Wednesday, May 13, 2009

Losing weight, a sure bet

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Losing weight, a sure bet

John Hamaski tried a lot of things to lose weight but nothing really worked. The 38-year-old lawyer from San Francisco began several diets and enlisted in a gym. "It didn't work, I just stayed fat." Hamaski, who is about 1.56m tall and weighed 84kg, suffered from obesity.

What saved Hamaski just in time was In February he and five friends bet on losing 9.9kg in eight weeks. "I became very competitive, it was a matter of honor," the Californian says. Every day Hamaski and his friends had to register their weight on the website. They also invited their families and other friends to follow the collective slimming online.

"There was a lot of pressure, I didn't want to be a loser." Thanks to the bet, Hamaski forced himself to eat a balanced diet and to exercise six times a week. In the end, he actually won the bet. "In April I was down to 74kg."

Hamaski's story is not an isolated case in the United States. Thousands of Americans use websites like as another option to traditional diet programs, such as Weight Watchers, Atkins and Slim Fast.

"These bets are working wonders. People don't want to lose and they really succeed in reducing their weight," believes Fatbet founder Adam Orkand, 40. Since launching the website in January 2008, about 6,000 users have signed up on Most of them are successful: 80 percent win their bets by losing a few pounds.

But if someone tries to lose 50 pounds (23kg) at once it certainly won't work. On average every Fatbet user loses 14 pounds (6kg) - without paying any fees because the website is financed through ads.

"The most important thing is the wager," explains Orkand. "It has to be something that you definitely don't want to lose." There are no limits, wagers can be anything: Losers have to let their beards grow, sing embarrassing songs in karaoke bars or run naked through a city center. But often it is all about honor - or cash.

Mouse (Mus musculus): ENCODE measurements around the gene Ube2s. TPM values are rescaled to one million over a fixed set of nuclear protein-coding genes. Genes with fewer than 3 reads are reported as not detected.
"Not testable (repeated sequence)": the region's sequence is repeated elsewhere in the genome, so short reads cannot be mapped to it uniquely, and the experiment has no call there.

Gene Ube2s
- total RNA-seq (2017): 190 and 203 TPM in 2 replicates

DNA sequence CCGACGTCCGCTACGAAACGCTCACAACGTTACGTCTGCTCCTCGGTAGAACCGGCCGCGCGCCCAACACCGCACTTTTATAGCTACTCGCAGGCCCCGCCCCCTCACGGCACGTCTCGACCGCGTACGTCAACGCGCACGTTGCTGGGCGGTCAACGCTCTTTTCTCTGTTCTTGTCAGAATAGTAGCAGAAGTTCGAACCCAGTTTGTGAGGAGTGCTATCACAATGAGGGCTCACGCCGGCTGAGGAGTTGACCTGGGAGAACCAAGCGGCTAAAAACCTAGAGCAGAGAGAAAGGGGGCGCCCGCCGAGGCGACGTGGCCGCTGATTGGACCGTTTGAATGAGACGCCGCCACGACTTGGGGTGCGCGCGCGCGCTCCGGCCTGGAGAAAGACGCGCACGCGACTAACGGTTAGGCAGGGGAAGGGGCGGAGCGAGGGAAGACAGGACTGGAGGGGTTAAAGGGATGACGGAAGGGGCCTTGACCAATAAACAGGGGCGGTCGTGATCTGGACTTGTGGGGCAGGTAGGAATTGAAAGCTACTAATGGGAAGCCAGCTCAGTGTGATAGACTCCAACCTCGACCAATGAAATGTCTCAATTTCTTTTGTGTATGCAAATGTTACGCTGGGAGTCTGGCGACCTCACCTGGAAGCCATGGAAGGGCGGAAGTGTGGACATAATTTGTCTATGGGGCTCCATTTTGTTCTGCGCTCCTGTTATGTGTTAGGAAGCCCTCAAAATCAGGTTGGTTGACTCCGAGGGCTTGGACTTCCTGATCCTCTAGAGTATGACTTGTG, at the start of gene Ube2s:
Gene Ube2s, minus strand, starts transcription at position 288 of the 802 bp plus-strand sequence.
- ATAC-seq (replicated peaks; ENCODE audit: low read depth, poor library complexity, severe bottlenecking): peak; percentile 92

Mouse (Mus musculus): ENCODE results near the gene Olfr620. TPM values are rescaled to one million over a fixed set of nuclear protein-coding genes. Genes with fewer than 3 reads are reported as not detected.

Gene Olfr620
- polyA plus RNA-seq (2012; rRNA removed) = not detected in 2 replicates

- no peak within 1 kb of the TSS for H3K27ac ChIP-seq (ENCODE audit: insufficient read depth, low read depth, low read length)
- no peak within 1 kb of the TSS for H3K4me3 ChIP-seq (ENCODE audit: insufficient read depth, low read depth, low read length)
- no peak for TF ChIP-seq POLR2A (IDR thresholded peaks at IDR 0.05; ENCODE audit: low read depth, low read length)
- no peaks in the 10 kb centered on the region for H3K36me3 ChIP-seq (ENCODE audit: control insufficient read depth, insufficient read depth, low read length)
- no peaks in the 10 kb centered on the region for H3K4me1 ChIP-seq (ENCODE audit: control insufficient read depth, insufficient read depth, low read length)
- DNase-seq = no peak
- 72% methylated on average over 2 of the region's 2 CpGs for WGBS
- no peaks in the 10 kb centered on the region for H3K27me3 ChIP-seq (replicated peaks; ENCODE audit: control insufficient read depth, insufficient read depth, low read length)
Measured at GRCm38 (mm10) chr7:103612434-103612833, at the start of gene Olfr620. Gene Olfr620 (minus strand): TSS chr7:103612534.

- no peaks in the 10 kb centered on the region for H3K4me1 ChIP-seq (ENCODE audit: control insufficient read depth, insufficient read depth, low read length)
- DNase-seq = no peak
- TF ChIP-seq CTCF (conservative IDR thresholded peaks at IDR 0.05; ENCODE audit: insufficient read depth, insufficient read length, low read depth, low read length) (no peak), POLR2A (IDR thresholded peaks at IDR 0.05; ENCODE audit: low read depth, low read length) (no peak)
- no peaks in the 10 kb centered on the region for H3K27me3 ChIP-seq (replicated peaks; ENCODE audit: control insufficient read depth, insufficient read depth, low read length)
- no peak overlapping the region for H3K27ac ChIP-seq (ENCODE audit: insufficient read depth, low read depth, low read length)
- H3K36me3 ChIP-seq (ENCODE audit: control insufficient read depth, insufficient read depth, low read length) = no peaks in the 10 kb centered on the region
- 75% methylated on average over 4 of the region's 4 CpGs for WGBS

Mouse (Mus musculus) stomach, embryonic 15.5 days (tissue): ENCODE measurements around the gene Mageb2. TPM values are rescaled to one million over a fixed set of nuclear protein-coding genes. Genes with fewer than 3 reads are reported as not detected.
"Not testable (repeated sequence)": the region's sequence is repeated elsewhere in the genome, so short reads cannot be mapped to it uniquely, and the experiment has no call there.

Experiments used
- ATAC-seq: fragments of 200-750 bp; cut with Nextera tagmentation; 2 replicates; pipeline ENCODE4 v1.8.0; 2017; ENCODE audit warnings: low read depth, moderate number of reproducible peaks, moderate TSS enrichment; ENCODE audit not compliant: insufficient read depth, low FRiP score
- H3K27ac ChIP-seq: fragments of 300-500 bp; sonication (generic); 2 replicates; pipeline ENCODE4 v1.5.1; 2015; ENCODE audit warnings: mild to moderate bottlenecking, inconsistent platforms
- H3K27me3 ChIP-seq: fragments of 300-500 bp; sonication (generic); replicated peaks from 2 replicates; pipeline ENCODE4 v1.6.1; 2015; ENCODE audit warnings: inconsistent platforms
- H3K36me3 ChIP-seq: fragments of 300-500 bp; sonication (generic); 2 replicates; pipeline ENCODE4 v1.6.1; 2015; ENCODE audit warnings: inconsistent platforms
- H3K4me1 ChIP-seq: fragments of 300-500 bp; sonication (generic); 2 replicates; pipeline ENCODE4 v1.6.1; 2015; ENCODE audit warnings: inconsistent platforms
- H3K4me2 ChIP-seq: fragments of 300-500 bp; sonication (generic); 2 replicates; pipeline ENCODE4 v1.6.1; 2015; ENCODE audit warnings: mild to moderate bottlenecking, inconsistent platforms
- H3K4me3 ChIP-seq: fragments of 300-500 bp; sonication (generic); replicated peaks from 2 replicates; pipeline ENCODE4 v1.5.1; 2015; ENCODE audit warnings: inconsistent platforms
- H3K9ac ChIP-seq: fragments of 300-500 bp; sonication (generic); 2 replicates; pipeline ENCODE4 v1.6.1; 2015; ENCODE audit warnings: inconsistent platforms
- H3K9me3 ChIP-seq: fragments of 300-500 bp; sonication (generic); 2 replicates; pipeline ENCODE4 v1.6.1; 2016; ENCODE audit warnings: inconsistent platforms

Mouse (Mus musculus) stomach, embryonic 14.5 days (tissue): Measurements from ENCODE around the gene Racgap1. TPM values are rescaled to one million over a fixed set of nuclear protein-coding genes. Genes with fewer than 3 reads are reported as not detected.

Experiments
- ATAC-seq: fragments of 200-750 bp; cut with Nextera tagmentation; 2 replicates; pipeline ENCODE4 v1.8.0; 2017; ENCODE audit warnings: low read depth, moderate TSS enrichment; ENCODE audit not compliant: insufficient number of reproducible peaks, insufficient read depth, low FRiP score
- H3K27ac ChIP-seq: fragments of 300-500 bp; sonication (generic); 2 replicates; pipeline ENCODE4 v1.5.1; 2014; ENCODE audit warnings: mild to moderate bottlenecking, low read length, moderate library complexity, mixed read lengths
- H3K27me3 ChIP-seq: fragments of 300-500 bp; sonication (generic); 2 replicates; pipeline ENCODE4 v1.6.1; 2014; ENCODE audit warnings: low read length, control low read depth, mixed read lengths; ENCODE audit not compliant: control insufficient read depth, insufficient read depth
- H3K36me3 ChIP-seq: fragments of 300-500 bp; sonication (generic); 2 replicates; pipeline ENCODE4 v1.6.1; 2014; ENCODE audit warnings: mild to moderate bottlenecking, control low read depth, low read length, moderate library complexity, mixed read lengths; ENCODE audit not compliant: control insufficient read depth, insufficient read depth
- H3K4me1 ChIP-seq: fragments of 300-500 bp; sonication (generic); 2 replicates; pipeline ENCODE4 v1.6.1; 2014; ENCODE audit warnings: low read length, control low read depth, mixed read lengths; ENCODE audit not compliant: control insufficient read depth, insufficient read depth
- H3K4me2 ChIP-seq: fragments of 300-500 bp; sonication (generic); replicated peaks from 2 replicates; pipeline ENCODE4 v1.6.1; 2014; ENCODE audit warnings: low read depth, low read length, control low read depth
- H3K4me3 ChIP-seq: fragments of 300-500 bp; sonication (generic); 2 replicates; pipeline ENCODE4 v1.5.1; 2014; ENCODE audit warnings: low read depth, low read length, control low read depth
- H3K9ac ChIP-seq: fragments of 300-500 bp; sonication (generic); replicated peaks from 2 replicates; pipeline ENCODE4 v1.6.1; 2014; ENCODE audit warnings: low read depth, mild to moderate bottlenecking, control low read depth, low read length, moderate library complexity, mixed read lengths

It is scientifically well-founded that the expectation of winning money helps someone to lose pounds. Kevin Volpp, professor of medicine at the University of Pennsylvania, found that slimming is easier for people if they earn $600.

Volpp's survey inspired This website has existed since the beginning of 2008 and promotes the slogan "You can never be too rich or too thin". When starting a bet the users have to pay an optional amount of money into a pool. At the end losers go away empty-handed, but the winner takes it all: the money and his weight loss. is similar in concept to One third of the wagers on this website are also monetary. But users can decide if they want to donate the money to a charity - or an "anti-charity", an organization they really hate. It is because of the latter option that the George W. Bush library and the National Rifle Organization (NRA) receive unexpected donations.

But is not just about slimming, it is also about getting rid of other vices. Twenty percent of the 33,000 users bet to exercise regularly, 5 percent want to quit smoking. Unlike on or, the StickK-users have to agree to a contract which can be terminated only in exceptional cases.

"People need an incentive to stick with it and to achieve their goal," says StickK founder Jordan Goldberg, 25, in explaining the strict rules.

However, Elisa Zied from the American Dietetic Association (ADA) regards these "bet your fat away" websites very skeptically. "They are a helper for those who like to compete with themselves," the expert says, "but for those who think of it as a quick fix I would say, forget about it."

taken from : China Daily

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